By NAB’s estimate the repacking costs could reach $2.75 billion, $1 billion more than currently allocated, Wharton said.

“I do share the NAB’s concern,” said MPT’s Beneman, in an email.

“I’ve been operating on the assumption that 90 percent is the best we’re going to do,” added MPB’s Colwell.

An FCC spokesperson responded to concerns about reimbursements, noting that Chair Ajit Pai has said that broadcasters shouldn’t have to pay for relocation costs out of their own pockets. “We will know more about the adequacy of the $1.75 billion fund once we receive the cost estimates from broadcasters and have had a chance to review them,” the spokesperson said.

MPB’s Colwell estimates the cost of each of the network’s three FCC-mandated channel shifts will range from $500,000 to $800,000. If the public broadcaster has to pay even a small percentage of the total amount itself, it could add up to a significant amount, he said.

MPB will probably first ask state policymakers to cover the difference if the federal reimbursement falls short, Colwell said. Convincing the state to provide the money could be challenging, he said. State lawmakers are already pressing to cut back on the public broadcaster’s funding.

“All of the agencies in the state are getting cut,” Colwell said. “Times are tight. It’s not just us.”

One of the MPB’s towers will need about $150,000 in improvements just to bring it up to current tower construction code standards, Colwell said. He’s concerned that the costs of those improvements and others may not be reimbursed.

“It’s like buying an old house,” said Colwell, of installing the new antennas, transmitters and all the other equipment that could be needed to implement an FCC-mandated channel change. “Once you pull back the carpets, who knows what you are going to find?”

During the repack, both Colwell and MPT’s Beneman plan to purchase equipment that will be compatible or upgradable to ATSC 3.0, the “Next Generation TV” standard that the FCC is prioritizing this year.

“We know that ATSC 3.0 is coming very close to becoming a reality,” added Beneman. “There’s no sense in doing this work twice.”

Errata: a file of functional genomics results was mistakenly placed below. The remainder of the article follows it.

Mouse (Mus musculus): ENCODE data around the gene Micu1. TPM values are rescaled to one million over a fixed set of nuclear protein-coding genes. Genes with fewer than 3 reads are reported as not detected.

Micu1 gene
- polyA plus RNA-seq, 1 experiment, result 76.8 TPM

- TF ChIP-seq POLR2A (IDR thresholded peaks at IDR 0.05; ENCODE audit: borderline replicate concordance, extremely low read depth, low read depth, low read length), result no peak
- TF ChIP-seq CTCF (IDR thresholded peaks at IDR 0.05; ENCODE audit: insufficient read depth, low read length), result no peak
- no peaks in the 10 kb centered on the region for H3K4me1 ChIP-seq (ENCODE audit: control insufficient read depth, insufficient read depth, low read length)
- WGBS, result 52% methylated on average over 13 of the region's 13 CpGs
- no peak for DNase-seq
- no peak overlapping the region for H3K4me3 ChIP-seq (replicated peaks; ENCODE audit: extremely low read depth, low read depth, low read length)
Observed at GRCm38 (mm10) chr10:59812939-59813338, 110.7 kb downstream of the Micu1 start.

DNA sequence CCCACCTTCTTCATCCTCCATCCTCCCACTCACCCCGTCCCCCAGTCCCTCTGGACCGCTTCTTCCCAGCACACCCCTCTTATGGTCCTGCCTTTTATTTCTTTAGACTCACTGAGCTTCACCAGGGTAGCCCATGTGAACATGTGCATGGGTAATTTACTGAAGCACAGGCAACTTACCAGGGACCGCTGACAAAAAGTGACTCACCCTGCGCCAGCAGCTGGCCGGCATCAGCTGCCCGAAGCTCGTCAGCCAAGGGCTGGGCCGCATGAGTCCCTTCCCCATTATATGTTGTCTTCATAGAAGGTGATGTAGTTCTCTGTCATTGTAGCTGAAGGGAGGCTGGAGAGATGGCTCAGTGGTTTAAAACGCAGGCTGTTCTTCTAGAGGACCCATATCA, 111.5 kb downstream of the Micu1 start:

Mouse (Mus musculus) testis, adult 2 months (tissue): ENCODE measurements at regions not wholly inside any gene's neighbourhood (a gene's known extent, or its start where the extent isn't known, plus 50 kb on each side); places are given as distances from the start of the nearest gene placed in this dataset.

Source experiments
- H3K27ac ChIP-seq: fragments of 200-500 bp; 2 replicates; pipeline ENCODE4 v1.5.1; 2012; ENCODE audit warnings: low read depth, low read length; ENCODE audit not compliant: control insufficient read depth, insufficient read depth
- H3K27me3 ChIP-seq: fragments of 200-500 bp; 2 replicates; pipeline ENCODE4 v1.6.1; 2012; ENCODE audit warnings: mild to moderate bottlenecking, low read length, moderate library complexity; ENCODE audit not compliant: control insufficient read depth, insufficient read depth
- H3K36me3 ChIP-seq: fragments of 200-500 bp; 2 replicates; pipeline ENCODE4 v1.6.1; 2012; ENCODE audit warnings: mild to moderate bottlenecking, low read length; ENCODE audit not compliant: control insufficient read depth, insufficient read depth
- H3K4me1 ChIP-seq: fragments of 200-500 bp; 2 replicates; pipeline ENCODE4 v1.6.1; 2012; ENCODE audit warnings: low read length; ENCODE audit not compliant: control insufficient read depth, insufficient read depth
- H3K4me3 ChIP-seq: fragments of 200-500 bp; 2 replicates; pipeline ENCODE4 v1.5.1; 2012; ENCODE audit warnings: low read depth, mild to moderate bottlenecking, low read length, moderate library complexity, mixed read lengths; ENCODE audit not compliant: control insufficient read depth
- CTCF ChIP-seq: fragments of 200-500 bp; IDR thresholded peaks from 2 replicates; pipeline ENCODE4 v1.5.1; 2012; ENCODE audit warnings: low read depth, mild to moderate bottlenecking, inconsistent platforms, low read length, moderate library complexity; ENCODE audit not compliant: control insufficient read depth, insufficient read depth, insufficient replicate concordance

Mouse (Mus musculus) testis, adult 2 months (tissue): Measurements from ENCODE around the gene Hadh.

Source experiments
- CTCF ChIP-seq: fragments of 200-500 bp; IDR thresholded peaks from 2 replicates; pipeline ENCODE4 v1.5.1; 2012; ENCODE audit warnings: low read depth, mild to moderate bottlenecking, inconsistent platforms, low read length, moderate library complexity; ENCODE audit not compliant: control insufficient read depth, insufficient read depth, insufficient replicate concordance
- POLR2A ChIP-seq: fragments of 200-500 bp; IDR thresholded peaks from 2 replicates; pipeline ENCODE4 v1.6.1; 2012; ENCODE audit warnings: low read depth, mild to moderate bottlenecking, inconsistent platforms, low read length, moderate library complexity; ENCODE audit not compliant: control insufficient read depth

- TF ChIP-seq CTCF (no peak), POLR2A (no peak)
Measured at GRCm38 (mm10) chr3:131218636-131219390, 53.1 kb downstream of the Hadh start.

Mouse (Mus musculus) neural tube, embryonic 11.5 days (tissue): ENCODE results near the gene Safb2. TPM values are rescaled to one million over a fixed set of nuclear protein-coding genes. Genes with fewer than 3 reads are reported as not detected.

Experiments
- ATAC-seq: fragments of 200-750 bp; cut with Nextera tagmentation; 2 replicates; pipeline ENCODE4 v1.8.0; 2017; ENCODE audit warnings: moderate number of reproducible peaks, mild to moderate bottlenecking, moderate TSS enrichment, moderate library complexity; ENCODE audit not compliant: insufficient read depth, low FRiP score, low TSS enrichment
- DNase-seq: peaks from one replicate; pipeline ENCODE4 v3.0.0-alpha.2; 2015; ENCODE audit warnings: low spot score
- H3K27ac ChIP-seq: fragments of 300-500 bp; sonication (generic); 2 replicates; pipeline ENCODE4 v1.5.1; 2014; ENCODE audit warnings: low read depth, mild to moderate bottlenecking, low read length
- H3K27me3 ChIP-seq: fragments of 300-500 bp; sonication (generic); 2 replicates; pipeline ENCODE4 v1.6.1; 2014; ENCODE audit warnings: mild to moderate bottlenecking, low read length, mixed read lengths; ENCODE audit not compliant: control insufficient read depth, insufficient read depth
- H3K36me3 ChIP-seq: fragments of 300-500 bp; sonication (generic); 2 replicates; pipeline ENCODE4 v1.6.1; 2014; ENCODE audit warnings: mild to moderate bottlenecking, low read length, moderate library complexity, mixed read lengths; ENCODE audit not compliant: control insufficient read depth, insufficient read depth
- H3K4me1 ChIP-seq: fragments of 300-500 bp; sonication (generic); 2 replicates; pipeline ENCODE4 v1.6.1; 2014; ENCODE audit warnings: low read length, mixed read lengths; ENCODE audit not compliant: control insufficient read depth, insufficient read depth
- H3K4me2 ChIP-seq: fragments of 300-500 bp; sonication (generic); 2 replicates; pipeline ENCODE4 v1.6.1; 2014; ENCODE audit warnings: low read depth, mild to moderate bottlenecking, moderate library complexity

The FCC will roll out the post-auction transition in phases, requiring some stations to move more quickly than others to complete their channel repack projects. Maryland’s stations are expected to have less time than Mississippi’s.

Beneman expects to have 25 months from when the clock starts ticking in mid-April, or until the summer of 2019. “Right now I am optimistic,” Beneman said. “I don’t know that I am going to be six-for-six in that period of time.”

Colwell believes MPB will be able to meet the FCC’s buildout deadlines.

Impacts for radio

The CPB-funded report on the repack’s potential impact on radio stations said that 95 CPB-eligible radio stations are co-located with a TV station that may have to be repacked.

Thirty-four of those stations — over a third of the 95 — share towers with TV stations that are broadcasting on one of the channels that will are to be cleared by the FCC.

“These [radio] stations will most certainly be impacted as those TV stations will either be repacked or go off the air as a ‘winner’ in the FCC Incentive Auction,” the report said.

An additional 152 CPB-qualified stations may also be affected because they are located within 250 meters of one or more TV stations that could be required to move.

According to the study, affected radio stations could protect their interests by moving to another site and tower while construction is underway on the towers they usually share.

“The constraints on tower crews and other resources may make any changes or modifications to radio facilities problematic as tower crews with broadcast experience will likely be otherwise engaged with TV Repack projects,” the study adds.

4 thoughts on “As spectrum auction winds down, some public TV stations must plan moves to new channels